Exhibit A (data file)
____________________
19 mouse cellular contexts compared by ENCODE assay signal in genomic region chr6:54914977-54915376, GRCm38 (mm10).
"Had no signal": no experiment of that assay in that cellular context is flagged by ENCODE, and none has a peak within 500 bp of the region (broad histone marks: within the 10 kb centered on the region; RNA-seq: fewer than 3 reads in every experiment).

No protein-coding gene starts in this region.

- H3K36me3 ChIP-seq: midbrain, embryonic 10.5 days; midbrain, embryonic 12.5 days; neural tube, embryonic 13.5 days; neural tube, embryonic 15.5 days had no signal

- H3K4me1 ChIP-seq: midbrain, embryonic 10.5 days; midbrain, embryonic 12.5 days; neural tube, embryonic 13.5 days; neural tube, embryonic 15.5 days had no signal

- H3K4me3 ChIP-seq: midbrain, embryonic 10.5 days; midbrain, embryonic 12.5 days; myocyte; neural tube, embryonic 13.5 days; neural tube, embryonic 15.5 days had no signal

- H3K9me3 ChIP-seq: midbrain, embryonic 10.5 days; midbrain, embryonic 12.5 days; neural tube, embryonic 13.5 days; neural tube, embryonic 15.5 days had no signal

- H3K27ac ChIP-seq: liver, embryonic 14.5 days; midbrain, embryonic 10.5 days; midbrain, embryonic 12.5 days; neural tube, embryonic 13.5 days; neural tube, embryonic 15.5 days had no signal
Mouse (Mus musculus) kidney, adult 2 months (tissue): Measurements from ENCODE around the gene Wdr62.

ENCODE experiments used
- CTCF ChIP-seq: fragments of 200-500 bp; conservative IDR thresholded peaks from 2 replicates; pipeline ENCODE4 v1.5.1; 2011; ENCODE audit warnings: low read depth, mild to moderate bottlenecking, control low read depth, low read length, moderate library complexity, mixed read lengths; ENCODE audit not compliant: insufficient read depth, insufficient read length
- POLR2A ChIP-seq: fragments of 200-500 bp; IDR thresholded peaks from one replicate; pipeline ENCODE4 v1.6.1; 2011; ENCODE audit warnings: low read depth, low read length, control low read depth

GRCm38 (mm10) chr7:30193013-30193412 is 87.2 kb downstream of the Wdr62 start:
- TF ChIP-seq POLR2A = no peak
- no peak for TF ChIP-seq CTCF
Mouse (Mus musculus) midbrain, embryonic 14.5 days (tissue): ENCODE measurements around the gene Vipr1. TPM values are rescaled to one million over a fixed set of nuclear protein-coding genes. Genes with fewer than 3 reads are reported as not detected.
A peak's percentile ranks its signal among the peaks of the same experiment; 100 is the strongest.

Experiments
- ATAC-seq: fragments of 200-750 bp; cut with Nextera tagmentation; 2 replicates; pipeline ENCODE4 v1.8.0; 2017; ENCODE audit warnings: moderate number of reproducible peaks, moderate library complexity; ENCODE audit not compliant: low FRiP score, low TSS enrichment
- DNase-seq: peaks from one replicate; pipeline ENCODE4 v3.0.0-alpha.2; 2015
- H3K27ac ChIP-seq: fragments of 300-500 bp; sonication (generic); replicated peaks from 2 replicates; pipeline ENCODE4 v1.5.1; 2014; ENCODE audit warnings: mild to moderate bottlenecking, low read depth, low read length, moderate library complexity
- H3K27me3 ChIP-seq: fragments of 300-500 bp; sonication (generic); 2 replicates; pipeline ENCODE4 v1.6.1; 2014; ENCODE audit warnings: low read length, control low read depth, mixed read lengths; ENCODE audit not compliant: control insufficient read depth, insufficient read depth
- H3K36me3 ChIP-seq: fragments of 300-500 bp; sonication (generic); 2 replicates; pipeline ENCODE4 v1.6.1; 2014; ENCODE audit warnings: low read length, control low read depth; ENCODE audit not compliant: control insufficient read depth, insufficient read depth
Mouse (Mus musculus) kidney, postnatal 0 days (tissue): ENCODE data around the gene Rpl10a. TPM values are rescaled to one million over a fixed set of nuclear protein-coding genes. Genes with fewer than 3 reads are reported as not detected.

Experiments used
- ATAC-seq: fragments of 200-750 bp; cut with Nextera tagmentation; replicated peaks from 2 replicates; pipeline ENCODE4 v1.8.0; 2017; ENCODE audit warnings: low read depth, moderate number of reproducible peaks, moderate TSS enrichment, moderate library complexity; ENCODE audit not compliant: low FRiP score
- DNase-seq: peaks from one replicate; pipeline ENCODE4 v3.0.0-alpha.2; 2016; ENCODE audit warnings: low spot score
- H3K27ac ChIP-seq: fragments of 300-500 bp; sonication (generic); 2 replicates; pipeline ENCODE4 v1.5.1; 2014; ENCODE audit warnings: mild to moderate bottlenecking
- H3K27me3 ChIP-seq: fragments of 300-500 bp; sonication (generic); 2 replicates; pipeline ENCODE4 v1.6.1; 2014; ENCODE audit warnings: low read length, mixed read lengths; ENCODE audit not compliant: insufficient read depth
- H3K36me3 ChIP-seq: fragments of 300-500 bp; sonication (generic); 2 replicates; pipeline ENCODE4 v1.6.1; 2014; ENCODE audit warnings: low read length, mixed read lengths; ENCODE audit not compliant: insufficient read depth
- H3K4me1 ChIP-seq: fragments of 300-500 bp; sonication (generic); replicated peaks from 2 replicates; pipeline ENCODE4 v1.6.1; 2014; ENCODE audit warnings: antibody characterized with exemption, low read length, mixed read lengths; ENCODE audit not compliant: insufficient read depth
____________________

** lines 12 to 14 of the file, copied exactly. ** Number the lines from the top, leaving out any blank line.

- POLR2A ChIP-seq: fragments of 200-500 bp; IDR thresholded peaks from one replicate; pipeline ENCODE4 v1.6.1; 2011; ENCODE audit warnings: low read depth, low read length, control low read depth

GRCm38 (mm10) chr7:30193013-30193412 is 87.2 kb downstream of the Wdr62 start:
- TF ChIP-seq POLR2A = no peak